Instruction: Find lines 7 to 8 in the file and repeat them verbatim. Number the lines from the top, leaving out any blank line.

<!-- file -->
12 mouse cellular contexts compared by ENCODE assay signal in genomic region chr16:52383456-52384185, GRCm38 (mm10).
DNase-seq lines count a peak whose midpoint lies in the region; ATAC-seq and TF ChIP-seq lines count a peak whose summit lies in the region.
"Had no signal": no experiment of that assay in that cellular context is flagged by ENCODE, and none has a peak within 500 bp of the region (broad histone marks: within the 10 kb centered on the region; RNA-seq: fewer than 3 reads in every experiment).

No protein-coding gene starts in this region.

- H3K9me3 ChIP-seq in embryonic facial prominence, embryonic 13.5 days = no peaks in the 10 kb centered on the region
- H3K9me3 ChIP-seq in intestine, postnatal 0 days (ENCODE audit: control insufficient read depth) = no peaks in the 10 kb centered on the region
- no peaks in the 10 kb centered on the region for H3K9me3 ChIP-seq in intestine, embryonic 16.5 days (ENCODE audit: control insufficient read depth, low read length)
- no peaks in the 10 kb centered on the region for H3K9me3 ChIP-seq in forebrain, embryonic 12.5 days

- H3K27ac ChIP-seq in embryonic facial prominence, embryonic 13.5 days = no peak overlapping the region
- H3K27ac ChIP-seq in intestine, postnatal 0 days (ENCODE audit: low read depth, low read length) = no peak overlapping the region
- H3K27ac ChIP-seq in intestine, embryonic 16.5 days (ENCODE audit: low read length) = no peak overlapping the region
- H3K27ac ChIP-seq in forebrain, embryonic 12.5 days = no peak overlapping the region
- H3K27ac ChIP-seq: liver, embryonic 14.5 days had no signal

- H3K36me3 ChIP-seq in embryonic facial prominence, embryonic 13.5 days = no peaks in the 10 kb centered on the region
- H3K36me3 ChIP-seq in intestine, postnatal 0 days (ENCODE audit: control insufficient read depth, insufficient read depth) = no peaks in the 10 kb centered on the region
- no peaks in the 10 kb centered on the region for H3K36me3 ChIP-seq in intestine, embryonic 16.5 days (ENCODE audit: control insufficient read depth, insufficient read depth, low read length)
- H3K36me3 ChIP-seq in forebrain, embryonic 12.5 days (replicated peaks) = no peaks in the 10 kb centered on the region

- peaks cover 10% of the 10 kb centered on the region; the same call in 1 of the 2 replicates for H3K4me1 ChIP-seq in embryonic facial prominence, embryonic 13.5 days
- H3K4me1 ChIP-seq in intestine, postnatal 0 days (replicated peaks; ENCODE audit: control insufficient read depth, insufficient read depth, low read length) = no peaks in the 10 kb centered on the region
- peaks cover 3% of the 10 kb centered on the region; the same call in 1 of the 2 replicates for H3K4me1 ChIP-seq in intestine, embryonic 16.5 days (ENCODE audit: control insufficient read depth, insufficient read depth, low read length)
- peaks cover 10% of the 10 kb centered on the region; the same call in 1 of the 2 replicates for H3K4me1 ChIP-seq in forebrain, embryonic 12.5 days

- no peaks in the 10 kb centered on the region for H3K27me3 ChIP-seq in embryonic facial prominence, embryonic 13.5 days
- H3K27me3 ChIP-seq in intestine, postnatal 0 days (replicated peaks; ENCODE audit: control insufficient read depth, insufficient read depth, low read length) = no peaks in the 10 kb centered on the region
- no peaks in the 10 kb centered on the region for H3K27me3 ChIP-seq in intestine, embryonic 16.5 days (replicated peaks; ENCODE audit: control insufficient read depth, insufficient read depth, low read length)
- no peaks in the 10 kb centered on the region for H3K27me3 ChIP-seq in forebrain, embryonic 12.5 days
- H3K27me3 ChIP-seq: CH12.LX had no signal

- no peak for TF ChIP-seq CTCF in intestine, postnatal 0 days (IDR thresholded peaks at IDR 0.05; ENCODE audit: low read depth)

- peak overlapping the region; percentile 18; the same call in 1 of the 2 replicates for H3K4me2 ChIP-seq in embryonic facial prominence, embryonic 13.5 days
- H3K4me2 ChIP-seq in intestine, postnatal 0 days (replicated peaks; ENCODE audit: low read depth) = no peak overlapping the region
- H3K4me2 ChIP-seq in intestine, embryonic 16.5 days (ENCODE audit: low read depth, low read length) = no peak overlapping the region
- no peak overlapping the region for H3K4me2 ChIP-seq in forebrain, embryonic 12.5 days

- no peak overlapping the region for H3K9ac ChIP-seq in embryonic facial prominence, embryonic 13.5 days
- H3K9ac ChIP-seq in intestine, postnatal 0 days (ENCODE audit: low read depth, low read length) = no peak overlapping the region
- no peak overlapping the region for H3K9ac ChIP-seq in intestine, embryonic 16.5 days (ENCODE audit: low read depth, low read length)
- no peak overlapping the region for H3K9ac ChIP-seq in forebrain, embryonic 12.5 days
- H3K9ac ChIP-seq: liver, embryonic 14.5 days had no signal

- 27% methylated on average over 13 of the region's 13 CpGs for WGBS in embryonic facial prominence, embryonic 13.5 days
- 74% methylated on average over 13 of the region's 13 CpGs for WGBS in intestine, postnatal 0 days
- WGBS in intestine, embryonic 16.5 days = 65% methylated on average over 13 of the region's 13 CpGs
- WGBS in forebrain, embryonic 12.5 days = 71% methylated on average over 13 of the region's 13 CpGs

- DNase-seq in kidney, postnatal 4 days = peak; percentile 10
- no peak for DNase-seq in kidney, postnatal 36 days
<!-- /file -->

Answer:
- no peaks in the 10 kb centered on the region for H3K9me3 ChIP-seq in intestine, embryonic 16.5 days (ENCODE audit: control insufficient read depth, low read length)
- no peaks in the 10 kb centered on the region for H3K9me3 ChIP-seq in forebrain, embryonic 12.5 days